HOLDEN (CONT.): I have about $180. We could stay in a cabin. When the money runs out I could get a job somewhere and then later on we could get married and I could chop all our own wood in the wintertime. Wuddaya say? Will you do it with me?

SALLY: You can’t just do something like that.

HOLDEN (yelling): Why not?

Sally stands up.

SALLY: Stop screaming at me. Because you can’t, that’s all. The whole thing is so fantastic it isn’t even–

She reaches down and grabs her skates.

HOLDEN: It isn’t fantastic. I’d get a job. Don’t you want to go with me?

She pats Holden’s hand.

SALLY: It isn’t that at all. We’ll have oodles of time to do those things – all those things. I mean, after you go to college and if we should get married and all. There’ll be oodles of time and marvelous places to go.

Holden takes his hand away and buries his head in his hands.

HOLDEN: No, there won’t be. It wouldn’t be the same at all. You don’t see what I mean at all.

SALLY: What? I can’t hear you.

Holden gets up, knocking his chair over.

HOLDEN: You don’t get it at all.

SALLY: Maybe I don’t!

Holden walks away and Sally follows. They weave through the tables where other couples enjoy post-skating cocktails.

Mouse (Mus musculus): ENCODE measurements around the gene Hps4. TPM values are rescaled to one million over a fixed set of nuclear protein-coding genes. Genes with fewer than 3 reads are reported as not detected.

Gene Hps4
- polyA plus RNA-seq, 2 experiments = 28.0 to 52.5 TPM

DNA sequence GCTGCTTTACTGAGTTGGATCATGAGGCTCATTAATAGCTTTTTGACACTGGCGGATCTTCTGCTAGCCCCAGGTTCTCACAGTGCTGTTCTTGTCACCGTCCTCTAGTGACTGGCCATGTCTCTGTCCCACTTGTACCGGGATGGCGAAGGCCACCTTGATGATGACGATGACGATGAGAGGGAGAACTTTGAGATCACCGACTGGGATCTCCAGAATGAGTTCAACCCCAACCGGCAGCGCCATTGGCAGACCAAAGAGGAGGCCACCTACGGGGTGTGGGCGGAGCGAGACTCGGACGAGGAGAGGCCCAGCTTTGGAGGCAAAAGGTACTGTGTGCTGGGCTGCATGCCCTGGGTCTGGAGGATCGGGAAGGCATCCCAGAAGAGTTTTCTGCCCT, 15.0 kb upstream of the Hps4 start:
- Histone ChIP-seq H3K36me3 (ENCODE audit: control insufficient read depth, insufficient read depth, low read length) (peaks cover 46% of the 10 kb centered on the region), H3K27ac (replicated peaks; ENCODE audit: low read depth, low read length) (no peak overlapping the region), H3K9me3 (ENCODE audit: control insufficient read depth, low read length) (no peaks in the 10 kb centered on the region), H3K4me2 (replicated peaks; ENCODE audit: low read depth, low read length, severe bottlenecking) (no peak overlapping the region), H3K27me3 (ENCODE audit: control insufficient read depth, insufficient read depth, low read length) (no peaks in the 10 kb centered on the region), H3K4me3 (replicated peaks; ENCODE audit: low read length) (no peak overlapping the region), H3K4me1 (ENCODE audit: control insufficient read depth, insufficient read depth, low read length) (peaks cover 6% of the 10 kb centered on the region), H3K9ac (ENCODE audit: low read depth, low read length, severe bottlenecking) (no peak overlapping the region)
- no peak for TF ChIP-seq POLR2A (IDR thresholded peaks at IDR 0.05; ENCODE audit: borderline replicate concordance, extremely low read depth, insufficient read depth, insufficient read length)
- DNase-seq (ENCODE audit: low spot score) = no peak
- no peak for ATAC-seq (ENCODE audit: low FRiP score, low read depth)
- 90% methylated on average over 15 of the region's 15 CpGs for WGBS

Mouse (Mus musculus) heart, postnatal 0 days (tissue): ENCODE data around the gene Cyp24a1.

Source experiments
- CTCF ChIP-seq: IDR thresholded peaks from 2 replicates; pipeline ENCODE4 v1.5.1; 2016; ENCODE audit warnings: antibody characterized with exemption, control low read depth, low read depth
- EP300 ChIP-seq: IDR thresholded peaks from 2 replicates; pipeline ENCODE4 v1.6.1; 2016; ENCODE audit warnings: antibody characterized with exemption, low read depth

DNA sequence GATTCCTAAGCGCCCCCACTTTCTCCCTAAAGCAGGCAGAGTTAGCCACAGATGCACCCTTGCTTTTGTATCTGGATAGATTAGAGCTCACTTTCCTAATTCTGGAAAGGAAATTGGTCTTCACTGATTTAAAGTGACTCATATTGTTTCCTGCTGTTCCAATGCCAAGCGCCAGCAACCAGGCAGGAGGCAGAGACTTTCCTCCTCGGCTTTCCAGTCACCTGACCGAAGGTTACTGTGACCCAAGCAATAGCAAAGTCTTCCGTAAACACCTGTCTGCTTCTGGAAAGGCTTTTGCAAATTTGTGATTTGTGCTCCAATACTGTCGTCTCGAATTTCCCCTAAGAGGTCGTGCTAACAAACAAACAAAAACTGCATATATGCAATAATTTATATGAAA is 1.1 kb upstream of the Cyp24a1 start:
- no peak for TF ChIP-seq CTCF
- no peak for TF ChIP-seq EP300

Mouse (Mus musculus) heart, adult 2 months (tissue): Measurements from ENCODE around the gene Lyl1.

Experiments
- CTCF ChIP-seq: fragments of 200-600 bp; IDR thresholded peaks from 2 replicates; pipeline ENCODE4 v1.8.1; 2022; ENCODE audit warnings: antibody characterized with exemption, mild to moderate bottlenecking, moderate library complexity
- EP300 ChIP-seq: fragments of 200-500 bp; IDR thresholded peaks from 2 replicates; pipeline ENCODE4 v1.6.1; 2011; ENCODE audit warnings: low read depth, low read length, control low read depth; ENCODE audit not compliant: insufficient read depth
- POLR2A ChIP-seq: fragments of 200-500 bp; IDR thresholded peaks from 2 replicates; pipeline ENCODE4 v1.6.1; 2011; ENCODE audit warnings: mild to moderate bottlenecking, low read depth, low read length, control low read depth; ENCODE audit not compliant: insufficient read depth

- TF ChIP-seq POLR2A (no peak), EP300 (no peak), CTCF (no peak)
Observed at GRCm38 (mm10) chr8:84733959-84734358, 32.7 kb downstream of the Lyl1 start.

HOLDEN: You give me a royal pain in the ass, if you wan to know the truth.

He turns his back on her.


Holden explodes out the front door of the bar, followed closely by Sally, who is crying. She pushes him on the shoulder.

SALLY: Who the hell do you think you are? Do you think you matter to me? Do you think you matter to anyone?

HOLDEN: Look, I’m sorry I said that–

SALLY: Oh, keep your stupid apology. I don’t care.

HOLDEN: No, listen. I’m sorry.

SALLY: You’re sorry. You’re sorry. Very funny.

He tries to hug her and she wriggles away.

SALLY: I can go home by myself, thank you. If you think I’d let you take me home, you’re mad. No boy ever said that to me in my entire life.

Holden bursts out laughing.

SALLY: You’re a jerk, you know that? I would never marry you. Ever. You– you– failure!

HOLDEN: I’m sorry. Let me take–

He reaches for her hand. She grabs it back and spins away from him. She tries to leave but Holden follows her. She turns on him, face red with rage.

SALLY: Don’t. Don’t you follow me. I don’t ever want to talk to you again.

She takes off down the sidewalk for real this time, leaving him standing there.